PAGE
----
Braving the elements: Loss of metals from Mardi Gras beads due to handling and weathering
The largest Mardi Gras celebrations in the U.S. are found along the Gulf of Mexico coast. With increasing awareness of and concern for environmental and human health risks due to pollution from Mardi Gras celebrations, there is a need for studies to quantify potential harms. We conducted a 2—part study to determine whether use—related handling and weathering of common Mardi Gras beaded necklaces results in loss of potentially harmful metals to the environment at levels of ecological or human health concern. Our data indicate that weathering and use—related handling can cause metals to be shed from the metallic coating of beads to the environment. The quantity of metals released depended on the color of beads and type or intensity of handling. Even light handling, however, resulted in measurable release of metallic coating and comprising metals. In addition to indicating the need for personal caution, our data suggest metal forms that are most soluble in water may pose the greatest potential environmental and human health risks. Metals contamination from Mardi Gras beads and other accessories is worthy of additional study and consideration in monitoring efforts.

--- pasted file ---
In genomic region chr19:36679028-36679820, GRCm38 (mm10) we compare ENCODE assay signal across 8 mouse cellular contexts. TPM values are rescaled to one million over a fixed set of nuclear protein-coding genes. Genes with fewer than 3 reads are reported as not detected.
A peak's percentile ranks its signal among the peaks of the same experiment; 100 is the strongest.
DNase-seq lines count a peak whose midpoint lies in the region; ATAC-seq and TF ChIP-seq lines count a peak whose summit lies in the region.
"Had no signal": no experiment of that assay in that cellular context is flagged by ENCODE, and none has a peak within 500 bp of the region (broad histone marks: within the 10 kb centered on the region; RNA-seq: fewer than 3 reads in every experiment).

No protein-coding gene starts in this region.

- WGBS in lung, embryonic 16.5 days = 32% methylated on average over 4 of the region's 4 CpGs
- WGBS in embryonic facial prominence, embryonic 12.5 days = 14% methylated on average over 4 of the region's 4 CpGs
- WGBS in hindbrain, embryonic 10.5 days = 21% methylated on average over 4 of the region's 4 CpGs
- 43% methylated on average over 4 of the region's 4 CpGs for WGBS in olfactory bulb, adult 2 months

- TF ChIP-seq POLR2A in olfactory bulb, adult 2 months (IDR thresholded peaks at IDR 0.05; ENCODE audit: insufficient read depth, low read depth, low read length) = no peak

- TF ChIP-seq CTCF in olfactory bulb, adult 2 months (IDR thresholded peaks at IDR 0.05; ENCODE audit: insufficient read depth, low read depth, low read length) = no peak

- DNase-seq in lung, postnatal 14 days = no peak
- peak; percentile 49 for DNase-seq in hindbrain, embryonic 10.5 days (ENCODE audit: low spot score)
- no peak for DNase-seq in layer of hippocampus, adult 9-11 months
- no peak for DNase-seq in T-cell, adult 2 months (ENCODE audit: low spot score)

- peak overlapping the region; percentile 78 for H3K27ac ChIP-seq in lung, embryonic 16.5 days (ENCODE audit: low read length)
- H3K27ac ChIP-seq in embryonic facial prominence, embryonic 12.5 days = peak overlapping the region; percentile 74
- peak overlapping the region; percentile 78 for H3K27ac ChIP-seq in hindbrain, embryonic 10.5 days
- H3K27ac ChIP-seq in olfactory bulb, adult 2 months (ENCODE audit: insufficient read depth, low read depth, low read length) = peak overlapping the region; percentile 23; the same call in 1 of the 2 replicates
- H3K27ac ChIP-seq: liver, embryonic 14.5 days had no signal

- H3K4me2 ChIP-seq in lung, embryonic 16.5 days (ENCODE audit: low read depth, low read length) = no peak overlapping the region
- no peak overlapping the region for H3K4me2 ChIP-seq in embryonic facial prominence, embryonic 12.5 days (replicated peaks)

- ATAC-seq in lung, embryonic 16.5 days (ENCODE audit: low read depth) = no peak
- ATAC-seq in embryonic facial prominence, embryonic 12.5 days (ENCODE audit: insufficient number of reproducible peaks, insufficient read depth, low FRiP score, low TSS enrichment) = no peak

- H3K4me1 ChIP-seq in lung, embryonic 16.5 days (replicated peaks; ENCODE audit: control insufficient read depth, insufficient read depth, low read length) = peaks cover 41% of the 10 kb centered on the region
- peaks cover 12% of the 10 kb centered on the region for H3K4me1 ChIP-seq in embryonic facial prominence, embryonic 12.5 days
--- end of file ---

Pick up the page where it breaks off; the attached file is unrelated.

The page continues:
Artificial Intelligence (AI) Use Statement
No artificial intelligence (AI) was used in the preparation of this manuscript
Carmichael, T. O. and R. H. Carmichael.
Braving the elements: Loss of metals from Mardi Gras beads due to handling and weathering.
Gulf and Caribbean Research
Retrieved from https://aquila.usm.edu/gcr/vol35/iss1/1
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